9.03.2005

Yaar the Champion

I grabbed the seat closest to the front of the crowded bus, the one jammed behind the driver with no view. The little woman sitting next me was attractive, middle-aged, and foreign. I smiled, said hello and then made an off-hand comment about the crowded condition of the bus.

"It was not this bizzy when I took at sevens in the morning. But now I take it later; it's bizzy." She smiled. She had a cute smile. She had y wrinkles around her eyes, olive skin and a crop of curly brown hair pulled up in a loose ponytail. She was dressed casual nice.

"You don't have to go to work so early anymore?" I chimed in, "That's good. You can sleep in now!"
She smiled, "No, I have five childrrren." She gazed at me as the information sank in. She was gratified by my response.
"Five?"
"Yes."
"What ages?"
"My oldest thirteen. My youngest five." She gave a pleased smile that was half exhausted and half mischievous.
"Wow! That's a lot!"
"My husband is dead. I am widow," she added.
"Oh," I replied, rather sobered, "so you have a lot of work to do each morning!"
Again the exhausted impish look, "Yes." She was staring at me again. "I'm here in U.S. three years. I have no family living here to help out. My husband family, I no like them. They think because I widow I do something bad, you know..." Here she gave me a pious, celibate frown meant to allay my fears that she might be running out on her dead husband.
I smiled at her. "What country are you from?"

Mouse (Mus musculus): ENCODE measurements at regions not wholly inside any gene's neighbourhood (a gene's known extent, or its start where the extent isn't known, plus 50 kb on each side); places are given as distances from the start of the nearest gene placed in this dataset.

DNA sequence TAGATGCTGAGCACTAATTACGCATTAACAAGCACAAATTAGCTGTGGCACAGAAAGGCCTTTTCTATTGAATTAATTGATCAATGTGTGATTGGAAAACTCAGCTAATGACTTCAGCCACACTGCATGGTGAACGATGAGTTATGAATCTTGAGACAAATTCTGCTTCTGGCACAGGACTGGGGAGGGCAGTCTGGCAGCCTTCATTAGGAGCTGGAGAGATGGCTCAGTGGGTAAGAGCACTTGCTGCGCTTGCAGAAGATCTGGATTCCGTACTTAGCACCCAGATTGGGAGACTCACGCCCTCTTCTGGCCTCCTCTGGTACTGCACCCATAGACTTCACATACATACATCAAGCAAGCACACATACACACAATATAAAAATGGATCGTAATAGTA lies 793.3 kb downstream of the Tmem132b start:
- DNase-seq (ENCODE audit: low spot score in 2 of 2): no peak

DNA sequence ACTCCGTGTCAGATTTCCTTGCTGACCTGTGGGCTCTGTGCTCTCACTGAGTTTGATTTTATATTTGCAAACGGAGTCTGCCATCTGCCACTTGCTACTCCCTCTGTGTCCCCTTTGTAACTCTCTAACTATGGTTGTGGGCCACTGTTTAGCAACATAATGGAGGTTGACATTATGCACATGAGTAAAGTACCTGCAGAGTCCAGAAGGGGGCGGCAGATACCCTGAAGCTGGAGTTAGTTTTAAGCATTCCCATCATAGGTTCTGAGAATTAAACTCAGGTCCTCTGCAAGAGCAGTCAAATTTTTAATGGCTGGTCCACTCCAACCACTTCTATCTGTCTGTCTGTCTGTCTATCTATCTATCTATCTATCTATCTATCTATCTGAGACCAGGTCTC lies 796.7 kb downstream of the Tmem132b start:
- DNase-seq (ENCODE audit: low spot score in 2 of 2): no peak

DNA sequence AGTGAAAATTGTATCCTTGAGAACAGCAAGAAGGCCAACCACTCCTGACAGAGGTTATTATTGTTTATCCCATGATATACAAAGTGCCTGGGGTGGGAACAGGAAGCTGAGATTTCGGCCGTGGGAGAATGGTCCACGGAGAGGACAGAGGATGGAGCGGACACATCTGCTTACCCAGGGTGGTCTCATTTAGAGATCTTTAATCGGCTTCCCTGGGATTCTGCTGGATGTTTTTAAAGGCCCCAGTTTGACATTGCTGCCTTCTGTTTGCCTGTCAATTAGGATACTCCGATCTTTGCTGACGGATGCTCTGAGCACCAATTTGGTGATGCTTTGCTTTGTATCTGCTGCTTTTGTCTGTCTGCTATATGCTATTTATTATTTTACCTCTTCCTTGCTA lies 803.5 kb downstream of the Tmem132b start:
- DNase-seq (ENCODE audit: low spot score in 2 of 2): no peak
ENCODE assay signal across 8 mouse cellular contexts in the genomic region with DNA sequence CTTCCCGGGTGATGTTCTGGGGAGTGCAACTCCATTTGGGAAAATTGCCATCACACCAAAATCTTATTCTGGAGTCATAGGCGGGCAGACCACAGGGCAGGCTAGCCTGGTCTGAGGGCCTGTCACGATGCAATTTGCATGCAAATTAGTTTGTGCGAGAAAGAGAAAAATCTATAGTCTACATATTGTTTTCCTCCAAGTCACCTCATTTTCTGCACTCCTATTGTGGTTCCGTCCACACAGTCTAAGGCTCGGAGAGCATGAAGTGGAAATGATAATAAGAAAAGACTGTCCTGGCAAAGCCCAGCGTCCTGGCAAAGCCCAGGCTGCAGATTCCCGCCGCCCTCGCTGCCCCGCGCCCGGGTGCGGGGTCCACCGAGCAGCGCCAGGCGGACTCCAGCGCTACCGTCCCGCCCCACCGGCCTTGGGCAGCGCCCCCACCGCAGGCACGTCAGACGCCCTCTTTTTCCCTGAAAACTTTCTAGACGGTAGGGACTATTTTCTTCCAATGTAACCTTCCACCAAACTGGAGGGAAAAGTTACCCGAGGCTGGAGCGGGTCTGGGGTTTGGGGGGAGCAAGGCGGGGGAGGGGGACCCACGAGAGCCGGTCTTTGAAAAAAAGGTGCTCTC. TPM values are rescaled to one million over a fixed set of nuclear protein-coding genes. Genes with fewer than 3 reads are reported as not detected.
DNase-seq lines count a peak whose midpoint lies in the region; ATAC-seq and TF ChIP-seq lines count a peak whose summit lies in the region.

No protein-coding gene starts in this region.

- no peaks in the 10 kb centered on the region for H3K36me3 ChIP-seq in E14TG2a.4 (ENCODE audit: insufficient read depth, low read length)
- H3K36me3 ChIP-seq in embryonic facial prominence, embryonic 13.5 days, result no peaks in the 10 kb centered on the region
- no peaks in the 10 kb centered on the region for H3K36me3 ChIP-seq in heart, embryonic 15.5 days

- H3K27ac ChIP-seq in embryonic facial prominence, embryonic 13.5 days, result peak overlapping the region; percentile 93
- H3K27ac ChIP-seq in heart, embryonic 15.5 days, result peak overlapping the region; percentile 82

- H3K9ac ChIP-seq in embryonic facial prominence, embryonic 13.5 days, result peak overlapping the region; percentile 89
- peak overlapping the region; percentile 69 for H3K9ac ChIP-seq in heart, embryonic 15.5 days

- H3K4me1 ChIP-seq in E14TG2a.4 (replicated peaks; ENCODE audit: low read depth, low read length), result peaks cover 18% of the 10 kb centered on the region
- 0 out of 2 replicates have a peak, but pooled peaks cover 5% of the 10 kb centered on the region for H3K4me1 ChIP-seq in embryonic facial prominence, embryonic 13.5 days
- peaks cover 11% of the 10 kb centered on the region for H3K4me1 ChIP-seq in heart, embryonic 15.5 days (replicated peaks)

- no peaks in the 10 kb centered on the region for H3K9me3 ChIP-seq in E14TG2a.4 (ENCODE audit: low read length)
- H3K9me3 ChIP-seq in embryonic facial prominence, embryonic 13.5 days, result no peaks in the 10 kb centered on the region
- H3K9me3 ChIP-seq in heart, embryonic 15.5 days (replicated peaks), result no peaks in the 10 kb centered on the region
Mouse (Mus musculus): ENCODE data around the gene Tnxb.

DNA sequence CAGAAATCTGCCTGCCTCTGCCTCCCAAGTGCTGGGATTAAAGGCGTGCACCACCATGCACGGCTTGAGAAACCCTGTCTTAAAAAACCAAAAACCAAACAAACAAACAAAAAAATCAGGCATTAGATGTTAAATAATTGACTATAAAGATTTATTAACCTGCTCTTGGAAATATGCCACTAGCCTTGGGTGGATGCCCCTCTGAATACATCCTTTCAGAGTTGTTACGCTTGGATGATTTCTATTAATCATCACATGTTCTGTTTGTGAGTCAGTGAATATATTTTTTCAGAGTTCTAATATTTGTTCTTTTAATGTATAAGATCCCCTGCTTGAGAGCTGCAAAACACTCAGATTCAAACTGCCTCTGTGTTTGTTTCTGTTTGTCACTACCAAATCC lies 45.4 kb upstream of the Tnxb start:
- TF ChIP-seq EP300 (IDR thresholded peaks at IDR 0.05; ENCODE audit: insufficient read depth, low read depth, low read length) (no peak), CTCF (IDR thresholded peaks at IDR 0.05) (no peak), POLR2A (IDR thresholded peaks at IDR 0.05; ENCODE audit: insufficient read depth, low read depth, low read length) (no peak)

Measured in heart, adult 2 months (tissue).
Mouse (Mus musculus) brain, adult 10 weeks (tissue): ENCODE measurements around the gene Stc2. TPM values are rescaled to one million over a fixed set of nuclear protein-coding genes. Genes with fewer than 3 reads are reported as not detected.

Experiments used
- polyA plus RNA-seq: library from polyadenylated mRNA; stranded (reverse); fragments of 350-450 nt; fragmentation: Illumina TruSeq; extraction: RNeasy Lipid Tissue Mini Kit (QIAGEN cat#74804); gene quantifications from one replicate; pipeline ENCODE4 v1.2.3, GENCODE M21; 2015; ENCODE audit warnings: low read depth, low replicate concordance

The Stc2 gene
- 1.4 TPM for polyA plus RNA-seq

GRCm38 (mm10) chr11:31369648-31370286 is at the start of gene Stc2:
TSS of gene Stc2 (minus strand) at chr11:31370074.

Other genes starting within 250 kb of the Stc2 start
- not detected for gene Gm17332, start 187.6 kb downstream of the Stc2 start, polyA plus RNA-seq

"I move here from Germany, but I come from Afghanistan. After my husband die."

"Do you miss it? Afghanistan?" I asked.
"No," she shook her head thoughtfully, "It is beautiful country, but I don't like anymore..." She trailed off and smiled shyly.
'Your husband's family lives there?"
"Yes. There."
"So you have no one here in the U.S.?" As I watched her face I couldn't believe that she was about to hit me up for money, she looked too well off. But then why would she volunteer so much information to a total stranger?

"I have few friend. They help sometimes. One friend, Elizabeth, from the college, she come and tutor my childrrren each week. They speak now better English than me!" I liked the way she rolled her 'r's. She added a laugh and shook her head good-naturedly. "I have also other friend," she lowered her head and almost whispered, "A man. His name is Mohammed, but he not Arab, he black, you know Muslim, but from here," she pointed to the floor.
"Oh!" I nodded affirmingly. Her smile broke out like sunshine.
"He a good friend, he help out with kids sometimes, you know." She rocked her head side to side to indicate the breezy way in which she could take or leave this friend.
"That's good!" I responded. "Everybody needs friends."

I imagined her and this black Mohammed, their budding friendship and the growing sense of impropriety that their friendship created in this woman's life. She was obviously proud of him, whatever his role.

I turned back to the green-brown eyes, "Do you work down here?" I pointed vaguely out the window.
"Yes, I work at hotel _ _ _. I work there two years."
"Oh really? What do you do at the hotel? Are you a manager?" I couldn't imagine this lively, intelligent woman cleaning rooms.
"No," she murmured, "I do the rooms, you know..." She looked embarassed.